Homestyle Stuffed Peppers

I have two different ways that I prepare Stuffed Peppers;  one kind is made using Cubanelle or frying peppers, and this way using the more familiar Bell peppers.  This is the classic recipe my mother always made which I grew up on.  At another time I will share with you my recipe for the stuffed frying peppers.

Peppers in  any color combination–green, red, yellow, orange–are stuffed with a mixture of seasoned ground beef and rice then covered in a tomato sauce and baked until tender.  Sometimes I serve them with pasta such as rotini to soak up the sauce, or I might serve them with mashed potatoes and another vegetable like carrots.  It makes a very colorful plate.  The peppers may be oven baked or cooked in a slow cooker.

 INGREDIENTS

Servings:   4 

  • 4 nicely shaped bell peppers, tops, seeds and membranes removed.
  • 1 1/2 pounds lean ground beef
  • 1 cup cooked white rice
  • 1 egg, lightly beaten
  • 1/4 cup finely chopped onion
  • 1/4 cup seasoned bread crumbs
  • 1/4 teaspoon salt
  • 1/4 teaspoon pepper
  • 1/2 teaspoon garlic powder
  • 1/4 cup parmesan cheese
  • 1 (14.5 0z. can tomato sauce) or jarred spaghetti sauce

DIRECTIONS

  1.  Bring a large pot of water to a boil.  Cook the peppers in boiling water for 4-5 minutes.  Remove the peppers, rinse with cold water, and set aside to drain.
  2. Mix together ground beef, cooked rice, egg, chopped onion, bread crumbs, salt, black pepper, garlic powder, and 1/4 cup parmesan cheese in a large bowl.  Combine well.
  3. Preheat oven to 350 degrees.
  4. Divide beef and rice mixture evenly among the peppers, taking care not to pack too tightly.
  5. Place peppers standing up in a baking dish or shallow roasting pan.  It’s best if they fit rather snugly so they can support each other.
  6. Pour the tomato sauce over all.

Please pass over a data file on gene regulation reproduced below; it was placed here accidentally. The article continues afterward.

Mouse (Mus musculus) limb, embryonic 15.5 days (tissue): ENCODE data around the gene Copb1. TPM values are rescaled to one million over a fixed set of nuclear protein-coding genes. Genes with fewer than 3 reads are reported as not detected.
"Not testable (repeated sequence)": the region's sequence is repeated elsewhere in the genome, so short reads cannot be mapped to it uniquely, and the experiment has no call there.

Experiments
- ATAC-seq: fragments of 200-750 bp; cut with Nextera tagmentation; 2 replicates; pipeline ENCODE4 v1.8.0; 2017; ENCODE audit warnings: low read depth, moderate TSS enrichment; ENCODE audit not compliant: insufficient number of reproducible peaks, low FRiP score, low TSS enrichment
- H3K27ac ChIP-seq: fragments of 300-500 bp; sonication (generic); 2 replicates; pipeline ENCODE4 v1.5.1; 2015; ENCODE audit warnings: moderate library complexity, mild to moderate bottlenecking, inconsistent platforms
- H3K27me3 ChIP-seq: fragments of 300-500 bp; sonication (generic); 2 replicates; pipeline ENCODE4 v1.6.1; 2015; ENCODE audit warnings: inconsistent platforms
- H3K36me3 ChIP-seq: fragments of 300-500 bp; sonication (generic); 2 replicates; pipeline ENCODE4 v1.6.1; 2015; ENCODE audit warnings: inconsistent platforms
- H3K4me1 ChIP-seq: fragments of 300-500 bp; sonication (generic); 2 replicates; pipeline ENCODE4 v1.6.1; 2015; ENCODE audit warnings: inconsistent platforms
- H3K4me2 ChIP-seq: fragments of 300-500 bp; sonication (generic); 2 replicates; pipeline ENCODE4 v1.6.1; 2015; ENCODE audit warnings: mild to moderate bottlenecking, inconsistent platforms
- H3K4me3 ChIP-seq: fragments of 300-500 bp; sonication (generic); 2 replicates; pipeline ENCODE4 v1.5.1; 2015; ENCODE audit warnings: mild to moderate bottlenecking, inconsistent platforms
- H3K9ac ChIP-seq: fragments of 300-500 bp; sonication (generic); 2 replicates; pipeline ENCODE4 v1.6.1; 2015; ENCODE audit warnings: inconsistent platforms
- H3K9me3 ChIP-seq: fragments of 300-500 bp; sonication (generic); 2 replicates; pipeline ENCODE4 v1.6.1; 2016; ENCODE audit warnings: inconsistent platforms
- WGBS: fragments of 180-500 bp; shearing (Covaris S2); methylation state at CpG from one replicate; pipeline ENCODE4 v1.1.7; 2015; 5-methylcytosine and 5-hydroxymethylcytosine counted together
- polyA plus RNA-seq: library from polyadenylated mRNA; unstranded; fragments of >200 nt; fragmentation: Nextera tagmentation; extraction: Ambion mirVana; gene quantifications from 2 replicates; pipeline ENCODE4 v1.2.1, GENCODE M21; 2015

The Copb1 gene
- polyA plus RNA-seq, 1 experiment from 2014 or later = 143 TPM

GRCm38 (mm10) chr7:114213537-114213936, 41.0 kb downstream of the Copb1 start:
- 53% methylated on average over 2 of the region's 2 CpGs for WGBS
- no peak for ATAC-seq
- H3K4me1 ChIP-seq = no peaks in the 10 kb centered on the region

7. Bake in the preheated oven until tender, basting with the tomato sauce several times while baking,  about 1 hour and  20 minutes.
  8. Alternately, place peppers standing up in a slow cooker, pour sauce over all, and cook on LOW 6-8 hours.

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Marinara Sauce

One of the things I like to have on hand at all times is Marinara Sauce.  This is the basic tomato sauce that I use the most.  This got me to thinking that from time to time I would write about foods that I consider “kitchen basics”, and this is one of them.  It is extremely easy to make,  and so worthwhile because it is so versatile.  During the time the sauce is simmering you can be doing something else.  This is a nice thick sauce that is great with any pasta shape. If you think it needs to be thinned down a little for a particular recipe you can add a little white wine to it.  It can also handle the addition of meatballs or sausage, and you can certainly add additional seasonings to your taste.

This recipe makes about 2 quarts (8cups);  3-4 cups will serve 4 over pasta.

MARINARA SAUCE

  • 1/3 cup extra virgin olive oil  (note;  use a good quality EVOO, one with a fruity flavor, because this enhances the sauce.)
  • 2 small onions, chopped
  • 2 garlic gloves, finely chopped
  • 2 celery stalks, finely chopped
  • 2 carrots, peeled and grated
  • 1/2 teaspoon sea salt, plus more to taste
  • 1/2 teaspoon freshly ground black pepper, plus more to taste
  • 2 ( 32-ounce) cans crushed tomatoes (note: here too, be sure to use the best canned ones you can find, preferably the San Marzano variety.)
  • 2 bay leaves
  • 1 teaspoon dried oregano (my preference)
In a large sauce pan, heat the oil over medium heat.  Add the onions and garlic and sauté  until the onions are translucent, about 10 minutes.  Add the celery, carrots, and 1/2 teaspoon each of salt and pepper.  Saute until the vegetables are soft, about 10 minutes.
 Add the tomatoes, bay leaves and any other seasonings you prefer, and simmer uncovered over low heat until the sauce thickens,about an hour.  Remove bay leaves and discard.  Season the sauce with more salt and pepper to taste.
I like to double this recipe when I make it, so I can freeze the extra in 2-3 cup portions in freezer bags, or containers;  then it’s ready when I need some.
Source:  Giada De Laurentis, “Everyday Italian”,  with slight modifications.